Jim Mcneely im Portät

Der ehemalige Chefdirigent und derzeitige Composer in Residence der hr-Bigband Jim McNeely startete seine Karriere als Pianist an der Seite von Jazz-Ikonen wie Chet Baker, Stan Getz, Phil Woods und Joe Henderson. Als Komponist und Arrangeur hat er Werke für renommierte Formationen wie das Thad Jones/Mel Lewis Jazz Orchestra, das Stan Getz Quartet und das Phil Woods Quintet geschrieben, aber auch für weitere namhafte Bigbands und große Orchester wie beispielsweise das hr-Sinfonieorchester. Sein neuestes Werk „Inner Visions“, das er am 13. Juni präsentiert, bietet erneut Einblick in seine tiefgehende Verbundenheit mit der Bigband. 

Anlässlich des Internationalen Tags des Jazz am 30. April hatten wir kürzlich das Vergnügen, mit McNeely über seine Zeit bei der hr-Bigband und die Inspirationen für „Inner Visions“ zu sprechen.

Having served as Chief Conductor and now as Composer in Residence with the Frankfurt Radio Big Band, you’ve built a significant collaborative bond. As this partnership draws to a close, could you share a favorite memory from your time with the band?

I have so many memories of working with the Frankfurt Radio Big Band. I will say that several of our concerts – Branford Marsalis, Corey Henry, and Chris Potter – really stand out. Before each of those concerts, I knew that the music was good, but was not sure how the public would respond. Then each of those concerts was a great success! I also cherish the memories of working with great singers like Luciana Souza, Lizz Wright and Ivan Lins. But I think my greatest „cherished memory“ is how much I have enjoyed working with the musicians in the band, and how much we have all grown together. 

The Frankfurt Radio Big Band is known as one of the best Jazz ensembles worldwide. How have the unique qualities of the ensemble broadly influenced your musical approach and compositions?

Yes, I agree that the Frankfurt Radio Big Band is one of the best large jazz ensembles in the world. There are several ways in which they have influenced my writing. First: the musicians are very flexible—they are willing to play in different ways, depending on the music in the project. This is especially true in the Rhythm Group, but also for all the musicians who might have to play like the Count Basie band one week, then like a modern fusion/funk band the next week. So I have a lot of room to write in many different genres. Also, the saxophone players play so many different woodwind instruments. It gives me so many colors in my musical palette. And each soloist has their own voice. I am always thinking of the way they will fit into the structure of a composition.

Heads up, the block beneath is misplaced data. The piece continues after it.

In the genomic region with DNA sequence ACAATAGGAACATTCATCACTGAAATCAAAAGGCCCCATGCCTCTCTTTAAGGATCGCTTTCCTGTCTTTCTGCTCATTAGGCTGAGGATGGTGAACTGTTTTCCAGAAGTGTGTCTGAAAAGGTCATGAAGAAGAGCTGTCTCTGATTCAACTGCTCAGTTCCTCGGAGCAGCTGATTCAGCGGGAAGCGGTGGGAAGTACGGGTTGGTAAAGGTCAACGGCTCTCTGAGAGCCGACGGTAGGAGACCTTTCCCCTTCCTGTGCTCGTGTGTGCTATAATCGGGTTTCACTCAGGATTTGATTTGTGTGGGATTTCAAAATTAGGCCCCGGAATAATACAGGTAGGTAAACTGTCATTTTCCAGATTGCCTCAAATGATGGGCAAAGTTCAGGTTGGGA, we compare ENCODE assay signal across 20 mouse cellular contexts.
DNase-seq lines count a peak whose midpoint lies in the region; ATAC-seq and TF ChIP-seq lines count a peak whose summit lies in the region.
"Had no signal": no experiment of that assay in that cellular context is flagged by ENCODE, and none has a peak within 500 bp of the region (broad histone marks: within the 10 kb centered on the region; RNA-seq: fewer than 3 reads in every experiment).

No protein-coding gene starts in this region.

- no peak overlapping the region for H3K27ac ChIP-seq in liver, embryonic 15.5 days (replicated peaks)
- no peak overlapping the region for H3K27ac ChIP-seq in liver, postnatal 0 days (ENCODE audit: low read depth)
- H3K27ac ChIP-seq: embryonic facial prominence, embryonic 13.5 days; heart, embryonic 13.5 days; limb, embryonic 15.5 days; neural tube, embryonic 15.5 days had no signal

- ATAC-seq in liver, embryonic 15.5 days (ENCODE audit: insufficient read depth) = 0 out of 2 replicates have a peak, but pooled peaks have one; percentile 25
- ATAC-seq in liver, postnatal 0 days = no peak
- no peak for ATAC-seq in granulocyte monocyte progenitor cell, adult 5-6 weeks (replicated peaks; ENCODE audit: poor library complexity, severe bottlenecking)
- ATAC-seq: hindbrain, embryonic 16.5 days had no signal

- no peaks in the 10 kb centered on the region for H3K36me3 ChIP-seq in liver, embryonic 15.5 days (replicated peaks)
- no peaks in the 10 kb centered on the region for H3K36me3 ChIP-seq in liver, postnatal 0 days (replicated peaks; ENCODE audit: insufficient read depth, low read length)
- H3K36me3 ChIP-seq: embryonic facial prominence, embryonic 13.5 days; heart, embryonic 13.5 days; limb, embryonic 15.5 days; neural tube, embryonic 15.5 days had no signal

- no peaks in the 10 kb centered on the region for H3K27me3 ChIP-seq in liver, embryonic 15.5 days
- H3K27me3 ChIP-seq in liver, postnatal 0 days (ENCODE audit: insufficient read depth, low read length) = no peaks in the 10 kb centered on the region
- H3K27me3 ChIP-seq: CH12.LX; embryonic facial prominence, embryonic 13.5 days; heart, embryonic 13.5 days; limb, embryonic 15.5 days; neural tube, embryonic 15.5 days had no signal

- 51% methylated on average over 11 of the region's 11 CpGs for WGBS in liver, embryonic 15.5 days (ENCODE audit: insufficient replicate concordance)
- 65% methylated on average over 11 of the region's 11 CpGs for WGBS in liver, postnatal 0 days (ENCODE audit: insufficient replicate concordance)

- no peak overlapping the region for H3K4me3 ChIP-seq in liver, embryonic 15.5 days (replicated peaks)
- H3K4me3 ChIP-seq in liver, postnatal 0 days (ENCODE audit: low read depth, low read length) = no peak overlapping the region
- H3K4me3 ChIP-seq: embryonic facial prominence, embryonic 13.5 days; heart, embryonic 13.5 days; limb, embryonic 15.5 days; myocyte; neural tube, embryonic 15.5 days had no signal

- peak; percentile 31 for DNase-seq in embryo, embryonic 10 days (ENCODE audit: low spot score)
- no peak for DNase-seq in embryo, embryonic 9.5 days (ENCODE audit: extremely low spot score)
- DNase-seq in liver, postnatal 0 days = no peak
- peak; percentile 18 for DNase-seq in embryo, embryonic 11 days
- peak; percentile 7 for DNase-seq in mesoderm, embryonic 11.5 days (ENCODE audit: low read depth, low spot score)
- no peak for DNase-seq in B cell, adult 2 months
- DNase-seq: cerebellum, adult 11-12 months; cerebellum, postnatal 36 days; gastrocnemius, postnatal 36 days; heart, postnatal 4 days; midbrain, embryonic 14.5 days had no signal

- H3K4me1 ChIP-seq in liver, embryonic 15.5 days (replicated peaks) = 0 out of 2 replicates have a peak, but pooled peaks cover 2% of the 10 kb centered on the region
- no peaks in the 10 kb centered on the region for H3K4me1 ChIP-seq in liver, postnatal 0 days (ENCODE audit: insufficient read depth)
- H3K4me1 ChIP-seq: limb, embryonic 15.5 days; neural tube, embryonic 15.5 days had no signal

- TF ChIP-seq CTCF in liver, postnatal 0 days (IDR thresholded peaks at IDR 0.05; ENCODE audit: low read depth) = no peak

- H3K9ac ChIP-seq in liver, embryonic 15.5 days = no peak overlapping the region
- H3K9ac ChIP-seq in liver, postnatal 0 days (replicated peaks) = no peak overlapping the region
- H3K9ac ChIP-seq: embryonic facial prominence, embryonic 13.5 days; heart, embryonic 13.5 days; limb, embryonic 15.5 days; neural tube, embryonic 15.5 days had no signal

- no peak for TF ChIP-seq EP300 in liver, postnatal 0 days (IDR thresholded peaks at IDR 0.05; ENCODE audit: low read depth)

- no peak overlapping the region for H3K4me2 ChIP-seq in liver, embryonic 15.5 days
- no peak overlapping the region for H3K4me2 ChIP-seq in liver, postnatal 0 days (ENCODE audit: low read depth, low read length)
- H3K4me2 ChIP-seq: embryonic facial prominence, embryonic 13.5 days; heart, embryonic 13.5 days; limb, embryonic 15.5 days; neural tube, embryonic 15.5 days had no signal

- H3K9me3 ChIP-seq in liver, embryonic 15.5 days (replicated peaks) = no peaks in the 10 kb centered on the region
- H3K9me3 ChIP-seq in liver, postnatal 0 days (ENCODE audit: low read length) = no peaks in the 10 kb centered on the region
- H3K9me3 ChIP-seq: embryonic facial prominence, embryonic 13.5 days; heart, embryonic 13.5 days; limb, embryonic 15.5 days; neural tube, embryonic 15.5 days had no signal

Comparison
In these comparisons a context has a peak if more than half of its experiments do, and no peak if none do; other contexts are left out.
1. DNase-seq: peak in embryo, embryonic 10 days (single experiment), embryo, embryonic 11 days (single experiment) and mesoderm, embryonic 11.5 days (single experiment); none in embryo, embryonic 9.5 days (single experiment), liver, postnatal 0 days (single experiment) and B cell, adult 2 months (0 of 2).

Titled „Inner Visions“, your forthcoming farewell concert features a piece you specifically composed for the Frankfurt Radio Big Band. What served as your inspiration during its creation?

Like many of my compositions, „Inner Visions“ takes inspiration from the Swiss artist Paul Klee. He wrote „Kunst gibt nicht das Sichtbare wieder, sondern macht sichtbar.“ So for me, „music doesn’t reproduce the audible, rather it makes audible“ the inner visions of the composer. Sometimes these visions are literal, like a story. Sometimes they are more abstract—a feeling, or an impression. And I think of the musicians in the band as actors, or storytellers.

Within „Inner Visions“, what overarching message or sentiment do you aim to convey?

I think the overarching sentiment of „Inner Visions“ is that life has its ups and downs. Some moments of the piece are quite dissonant, others very lyrical. Some are very peaceful, others quite energetic. It’s all part of life. Stay true to yourself. And after we go through all of those phases, in the end we are at peace. 

Jazz has been your lifelong passion. Your journey has seen you collaborate not only as a pianist but also as a composer with luminaries such as Thad Jones, Mel Lewis, Stan Getz, Phil Woods, and various big bands. For aspiring jazz musicians of the younger generation, what words of wisdom would you impart to those pursuing a career in this genre?

I’ve been very lucky to have had a performing career before becoming known as a jazz composer/arranger. I had the chance to play with some amazing musicians like Stan Getz, Phil Woods, Joe Henderson, Thad Jones, David Liebman, John Scofield, Bob Brookmeyer, and so many others. They are very different musicians, but they all had their „Inner Vision“ of who they wanted to be, and how they wanted to play. They put themselves in different situations that challenged themselves, and all became better musicians in the process. I have also been very fortunate to work with so many great big bands. These bands have all given me the chance to write music, hear it, then write some more. This process has driven me for almost 60 years.

I must admit that the modern „music business“ is very different than it was when I came up in the ‘70’s. But my advice to young musicians would still be 1.) Be true to yourself, to your „Inner Vision“, and 2.) Do it, do it, and do it some more. Whether it is composing, arranging, or playing, you don’t get better by talking about it, thinking about it, reading about it, or arguing about it on the internet. You DO it. 

Bist du inspiriert und willst mehr Jazz? Dann besuche unser ADticket-Portal, wo du nicht nur den Termin für „Inner Visions“ findest, sondern auch viele weitere Konzerte der hr-Bigband. Entdecke außerdem das Porträt des hr-Sinfonieorchesters. Folge uns auf Instagram und Facebook für noch mehr musikalische Highlights.